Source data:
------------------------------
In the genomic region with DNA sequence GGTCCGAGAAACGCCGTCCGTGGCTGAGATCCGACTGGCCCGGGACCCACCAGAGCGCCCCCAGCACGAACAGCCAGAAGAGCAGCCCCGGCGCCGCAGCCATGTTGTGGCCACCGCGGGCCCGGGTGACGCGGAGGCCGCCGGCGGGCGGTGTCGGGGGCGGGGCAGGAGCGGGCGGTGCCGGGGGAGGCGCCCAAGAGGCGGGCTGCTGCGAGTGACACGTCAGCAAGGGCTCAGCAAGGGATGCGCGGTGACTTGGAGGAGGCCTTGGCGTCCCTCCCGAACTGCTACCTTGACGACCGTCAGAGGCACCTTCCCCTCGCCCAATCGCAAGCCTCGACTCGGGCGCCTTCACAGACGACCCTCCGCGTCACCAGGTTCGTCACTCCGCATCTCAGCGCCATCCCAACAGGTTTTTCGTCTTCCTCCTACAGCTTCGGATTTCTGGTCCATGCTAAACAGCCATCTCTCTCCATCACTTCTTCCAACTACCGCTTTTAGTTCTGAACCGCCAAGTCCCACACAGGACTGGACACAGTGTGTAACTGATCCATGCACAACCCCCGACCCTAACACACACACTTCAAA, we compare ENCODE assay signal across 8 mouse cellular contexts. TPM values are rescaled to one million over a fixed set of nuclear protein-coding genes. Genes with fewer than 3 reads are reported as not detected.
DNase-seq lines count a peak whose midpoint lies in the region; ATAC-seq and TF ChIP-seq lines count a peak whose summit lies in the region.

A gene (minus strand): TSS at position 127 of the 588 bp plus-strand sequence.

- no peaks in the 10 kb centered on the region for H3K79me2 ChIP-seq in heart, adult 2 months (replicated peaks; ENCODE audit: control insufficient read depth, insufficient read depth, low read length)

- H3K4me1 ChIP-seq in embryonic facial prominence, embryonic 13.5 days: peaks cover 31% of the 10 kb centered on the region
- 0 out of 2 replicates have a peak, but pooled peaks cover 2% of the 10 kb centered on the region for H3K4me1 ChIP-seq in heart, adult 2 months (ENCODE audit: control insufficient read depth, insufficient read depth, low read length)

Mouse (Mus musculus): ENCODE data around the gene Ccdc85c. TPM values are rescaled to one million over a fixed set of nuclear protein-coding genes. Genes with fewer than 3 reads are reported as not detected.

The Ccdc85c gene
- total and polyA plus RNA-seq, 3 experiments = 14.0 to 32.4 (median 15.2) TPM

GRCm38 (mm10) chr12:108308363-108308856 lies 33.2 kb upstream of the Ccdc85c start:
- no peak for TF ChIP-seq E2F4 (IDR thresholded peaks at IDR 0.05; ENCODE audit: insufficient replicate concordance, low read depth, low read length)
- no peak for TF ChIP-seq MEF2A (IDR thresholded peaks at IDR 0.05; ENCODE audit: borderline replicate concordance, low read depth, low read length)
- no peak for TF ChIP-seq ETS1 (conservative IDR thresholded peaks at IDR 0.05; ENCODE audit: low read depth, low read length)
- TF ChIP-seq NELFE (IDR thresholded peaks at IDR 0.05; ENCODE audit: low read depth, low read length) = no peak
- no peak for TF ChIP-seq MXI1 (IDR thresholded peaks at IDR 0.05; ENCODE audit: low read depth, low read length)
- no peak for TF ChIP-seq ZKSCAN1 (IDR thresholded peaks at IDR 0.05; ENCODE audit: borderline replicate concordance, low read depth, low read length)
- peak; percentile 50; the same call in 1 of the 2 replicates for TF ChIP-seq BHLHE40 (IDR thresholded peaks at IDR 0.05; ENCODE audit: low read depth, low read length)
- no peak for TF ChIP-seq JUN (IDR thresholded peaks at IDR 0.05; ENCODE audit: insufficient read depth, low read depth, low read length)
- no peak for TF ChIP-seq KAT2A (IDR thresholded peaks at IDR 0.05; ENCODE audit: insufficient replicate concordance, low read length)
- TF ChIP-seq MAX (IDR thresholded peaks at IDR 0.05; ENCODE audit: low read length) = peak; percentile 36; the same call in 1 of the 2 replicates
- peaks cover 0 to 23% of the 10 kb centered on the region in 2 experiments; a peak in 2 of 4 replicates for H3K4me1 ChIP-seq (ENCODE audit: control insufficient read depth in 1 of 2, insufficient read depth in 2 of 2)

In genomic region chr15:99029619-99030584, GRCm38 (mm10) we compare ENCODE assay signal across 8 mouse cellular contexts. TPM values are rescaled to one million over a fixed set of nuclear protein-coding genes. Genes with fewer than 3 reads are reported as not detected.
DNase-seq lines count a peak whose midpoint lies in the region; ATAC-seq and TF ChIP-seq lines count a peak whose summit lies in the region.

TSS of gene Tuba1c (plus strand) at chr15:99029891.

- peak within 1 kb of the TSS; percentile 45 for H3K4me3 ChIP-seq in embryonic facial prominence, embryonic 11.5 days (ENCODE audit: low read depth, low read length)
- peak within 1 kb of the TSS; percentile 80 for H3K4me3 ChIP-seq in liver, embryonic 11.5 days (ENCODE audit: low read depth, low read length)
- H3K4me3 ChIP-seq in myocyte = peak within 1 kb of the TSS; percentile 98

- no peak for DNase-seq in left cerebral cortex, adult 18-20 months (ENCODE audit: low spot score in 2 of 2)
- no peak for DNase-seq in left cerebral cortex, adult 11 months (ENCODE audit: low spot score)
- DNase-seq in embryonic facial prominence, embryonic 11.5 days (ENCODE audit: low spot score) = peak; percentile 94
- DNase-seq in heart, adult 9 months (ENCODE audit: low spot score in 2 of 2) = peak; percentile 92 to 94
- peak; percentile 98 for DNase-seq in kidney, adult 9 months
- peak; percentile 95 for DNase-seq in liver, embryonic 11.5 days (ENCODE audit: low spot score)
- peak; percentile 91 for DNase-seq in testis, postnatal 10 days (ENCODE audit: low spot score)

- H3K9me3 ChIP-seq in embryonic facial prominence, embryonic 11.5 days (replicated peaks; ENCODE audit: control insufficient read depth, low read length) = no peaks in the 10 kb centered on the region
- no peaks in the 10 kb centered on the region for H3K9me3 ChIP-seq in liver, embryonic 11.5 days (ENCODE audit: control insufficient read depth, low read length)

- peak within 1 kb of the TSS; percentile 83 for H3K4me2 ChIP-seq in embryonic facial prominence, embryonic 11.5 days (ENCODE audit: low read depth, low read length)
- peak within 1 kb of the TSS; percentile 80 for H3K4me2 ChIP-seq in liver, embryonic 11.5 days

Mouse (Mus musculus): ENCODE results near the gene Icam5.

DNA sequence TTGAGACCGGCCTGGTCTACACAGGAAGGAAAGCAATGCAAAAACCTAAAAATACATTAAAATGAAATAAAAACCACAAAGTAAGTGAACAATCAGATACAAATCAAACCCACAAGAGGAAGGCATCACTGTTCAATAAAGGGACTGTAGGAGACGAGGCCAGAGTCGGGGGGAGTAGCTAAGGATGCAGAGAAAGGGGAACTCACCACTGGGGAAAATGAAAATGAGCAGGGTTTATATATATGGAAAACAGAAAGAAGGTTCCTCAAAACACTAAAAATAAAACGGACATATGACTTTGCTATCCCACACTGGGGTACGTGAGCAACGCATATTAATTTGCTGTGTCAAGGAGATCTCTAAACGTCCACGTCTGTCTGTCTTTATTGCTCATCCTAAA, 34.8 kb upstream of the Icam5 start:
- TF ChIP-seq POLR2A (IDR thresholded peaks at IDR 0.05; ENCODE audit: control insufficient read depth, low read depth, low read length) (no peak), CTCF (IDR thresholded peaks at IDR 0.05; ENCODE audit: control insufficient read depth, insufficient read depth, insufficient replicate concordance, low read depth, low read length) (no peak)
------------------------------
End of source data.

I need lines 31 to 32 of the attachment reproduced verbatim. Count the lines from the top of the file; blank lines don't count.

- DNase-seq in heart, adult 9 months (ENCODE audit: low spot score in 2 of 2) = peak; percentile 92 to 94
- peak; percentile 98 for DNase-seq in kidney, adult 9 months